Actually, the Town Knave calls her Aeris:

Town Knave: "I've been looking for you, Aeris... Selling flowers for your mom? Good for you..." ("Zarghidas Trade City", Final Fantasy Tactics)

Whether or not it's a coincidence, we don't know. However, considering that Final Fantasy Tactics was released a little after FFVII came out and Square-Enix didn't have to worry about extremely rabid fans, I think it's safe to assume it's Aerith the way Aerith was in the KH series. It's not the same Aerith in FFVII, but it's still Aerith — just in an alternative universe. —Mirlen 21:54, 23 October 2006 (UTC)

Name

I'm confused as to why there's such a distinct and adamant position about the spelling "Aerith." I don't know where you people learned Japanese from, but "th" does NOT exist in Japanese. The spelling of her name was supposed to be "Aeris" because she was supposed to be the "HEIRESS" of the Earth. Now, if you're going to argue that "Aerith" is pronounced the same way as "Aeris," that's an entirely moot point and it is better to spell it "Aeris" because romanticization of a lot of names can be changed around. In any case, I'd like a citation if you honestly believe that "Aerith" is the proper spelling.—The preceding unsigned comment was added by 24.57.197.163 (talkcontribs).

Here's one, for starters. In general, the spelling "Aeris" has been retconned outside of the normal COMPILATION of FINAL FANTASY VII.—ウルタプ 01:57, 21 December 2006 (UTC)
According to this logic, shouldn't we be calling "Squall Leonhart" "Leon"? 76.21.27.63 15:10, 18 January 2007 (UTC)
Throughout the Kingdom Hearts series, whether in instruction manuals, guide, Jiminy's journal, or character dialogue, the player is informed by some means that Leon is a taken name. IIRC, Squall chose to be called Leon after he failed to protect the Radiant Garden from the Heartless, and was set on remaining that way until it could be freed. (T.J. Fuller, Jr. 12:23, 8 February 2007 (UTC))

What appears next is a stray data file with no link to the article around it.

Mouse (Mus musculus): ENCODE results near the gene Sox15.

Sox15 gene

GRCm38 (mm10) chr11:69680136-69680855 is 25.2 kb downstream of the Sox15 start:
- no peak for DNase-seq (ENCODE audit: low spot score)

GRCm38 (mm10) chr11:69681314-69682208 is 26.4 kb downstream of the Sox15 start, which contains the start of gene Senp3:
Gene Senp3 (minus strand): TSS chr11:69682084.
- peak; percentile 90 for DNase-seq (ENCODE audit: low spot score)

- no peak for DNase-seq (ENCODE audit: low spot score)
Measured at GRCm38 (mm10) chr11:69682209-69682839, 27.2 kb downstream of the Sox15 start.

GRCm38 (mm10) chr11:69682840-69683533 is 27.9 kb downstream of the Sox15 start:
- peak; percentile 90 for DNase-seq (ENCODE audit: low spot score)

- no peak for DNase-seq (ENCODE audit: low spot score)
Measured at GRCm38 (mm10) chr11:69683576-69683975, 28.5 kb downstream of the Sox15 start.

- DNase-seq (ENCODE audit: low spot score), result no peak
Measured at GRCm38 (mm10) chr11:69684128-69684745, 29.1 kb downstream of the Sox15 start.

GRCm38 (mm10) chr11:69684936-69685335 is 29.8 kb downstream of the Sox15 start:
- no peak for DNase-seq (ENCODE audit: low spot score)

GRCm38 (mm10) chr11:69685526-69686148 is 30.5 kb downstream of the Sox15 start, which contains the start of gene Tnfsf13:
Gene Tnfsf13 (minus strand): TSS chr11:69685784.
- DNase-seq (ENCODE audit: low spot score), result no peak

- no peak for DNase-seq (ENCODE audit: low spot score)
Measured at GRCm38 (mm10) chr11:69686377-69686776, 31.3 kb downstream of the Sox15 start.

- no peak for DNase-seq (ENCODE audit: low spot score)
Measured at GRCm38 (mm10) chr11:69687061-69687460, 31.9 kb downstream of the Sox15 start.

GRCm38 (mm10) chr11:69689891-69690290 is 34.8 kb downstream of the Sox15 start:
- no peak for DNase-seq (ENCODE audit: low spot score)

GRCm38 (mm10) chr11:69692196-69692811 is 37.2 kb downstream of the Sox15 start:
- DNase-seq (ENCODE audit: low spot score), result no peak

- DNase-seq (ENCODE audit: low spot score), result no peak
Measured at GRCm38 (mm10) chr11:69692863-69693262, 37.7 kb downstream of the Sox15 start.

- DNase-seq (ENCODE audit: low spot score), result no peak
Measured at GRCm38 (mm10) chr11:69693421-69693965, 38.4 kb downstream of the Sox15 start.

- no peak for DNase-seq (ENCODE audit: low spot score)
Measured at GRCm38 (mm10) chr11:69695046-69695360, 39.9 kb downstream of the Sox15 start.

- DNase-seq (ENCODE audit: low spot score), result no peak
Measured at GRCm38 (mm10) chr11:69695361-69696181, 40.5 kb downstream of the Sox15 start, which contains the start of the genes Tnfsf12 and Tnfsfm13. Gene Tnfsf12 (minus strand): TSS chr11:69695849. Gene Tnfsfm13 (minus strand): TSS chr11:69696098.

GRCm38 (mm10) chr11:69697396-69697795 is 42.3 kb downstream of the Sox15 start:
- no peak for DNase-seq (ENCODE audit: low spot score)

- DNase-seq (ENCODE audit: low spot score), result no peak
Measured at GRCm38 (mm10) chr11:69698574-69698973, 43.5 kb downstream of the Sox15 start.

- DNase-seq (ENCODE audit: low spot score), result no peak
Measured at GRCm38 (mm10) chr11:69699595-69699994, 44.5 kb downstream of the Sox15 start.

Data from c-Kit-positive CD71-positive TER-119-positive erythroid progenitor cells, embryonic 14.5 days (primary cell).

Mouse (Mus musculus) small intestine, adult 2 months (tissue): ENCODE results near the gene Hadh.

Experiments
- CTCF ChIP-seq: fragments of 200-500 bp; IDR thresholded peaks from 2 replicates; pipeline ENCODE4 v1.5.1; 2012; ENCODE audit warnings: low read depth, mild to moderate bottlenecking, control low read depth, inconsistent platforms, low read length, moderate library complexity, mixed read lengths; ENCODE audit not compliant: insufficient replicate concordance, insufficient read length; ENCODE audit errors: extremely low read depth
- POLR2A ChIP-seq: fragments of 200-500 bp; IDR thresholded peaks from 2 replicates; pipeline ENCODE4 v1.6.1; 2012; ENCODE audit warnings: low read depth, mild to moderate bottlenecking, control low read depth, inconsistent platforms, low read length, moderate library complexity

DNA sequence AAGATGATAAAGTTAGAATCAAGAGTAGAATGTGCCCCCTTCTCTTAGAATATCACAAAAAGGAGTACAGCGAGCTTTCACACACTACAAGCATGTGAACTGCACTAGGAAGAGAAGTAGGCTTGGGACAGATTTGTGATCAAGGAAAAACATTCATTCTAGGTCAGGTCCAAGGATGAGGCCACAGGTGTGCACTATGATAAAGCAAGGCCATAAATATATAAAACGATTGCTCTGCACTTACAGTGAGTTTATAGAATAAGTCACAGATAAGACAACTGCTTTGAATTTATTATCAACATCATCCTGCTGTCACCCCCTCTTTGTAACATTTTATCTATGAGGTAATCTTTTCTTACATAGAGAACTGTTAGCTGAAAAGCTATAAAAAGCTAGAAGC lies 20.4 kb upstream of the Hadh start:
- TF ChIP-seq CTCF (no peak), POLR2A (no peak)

"Aerith" is the correct spelling and its pronunciation under English (and many other languages') mechanics is the most correct pronunciation. Most, if not all, Final Fantasy main characters not only have names derived from non-Japanese sources, but are all spelled in Latin/Roman characters (I say this due to names like "Cait Sith", which is spelled in Scottish Gaelic). If official Square Enix sites aren't enough proof, all FF instruction manuals have the characters' names in Latin/Roman characters with their Japanese spellings (usually in the for-foreign-words katakana) underneath. Since the katakana replacement for "th" sounds at the end of words is "-su", that is where Aerith's "alternate" name originates (despite it appearing in Latin/Roman characters in the Japanese-riddled "developer's room", accessable via a game hacking device). (T.J. Fuller, Jr. 12:23, 8 February 2007 (UTC))
I agree that the characters name should be written as Aeris in the articles derived from games where she was referred to as Aeris. Proper japanese translation or not, Aeris was how the characters name was written in the Final Fantasy 7 game that our country recieved, and as such any article discussing the character, plot importance, or actions taken within that game should use the title given to her -in that game-. It would take a simple preface at the top of the Aerith Gainsborough article stating that "Aerith, is alternatively spelled Aeris" and then the character would be referred to as she was properly titled game by game. There wouldn't be anyone coming to the article and getting confused because they aren't in on the current japan-hype, the "quotes" from the game wouldn't have to be incorrectly altered to contain a name they didn't have, and there wouldn't be anymore incorrect changes to the article from people who simply believe it incorrect. All in all it is the simplest solution to a rather far reaching problem. (Dean Ruel, February 9th 2007, 3:36 AM Eastern Standard Time)—The preceding unsigned comment was added by 63.117.246.184 (talk) 08:35, 10 February 2007 (UTC).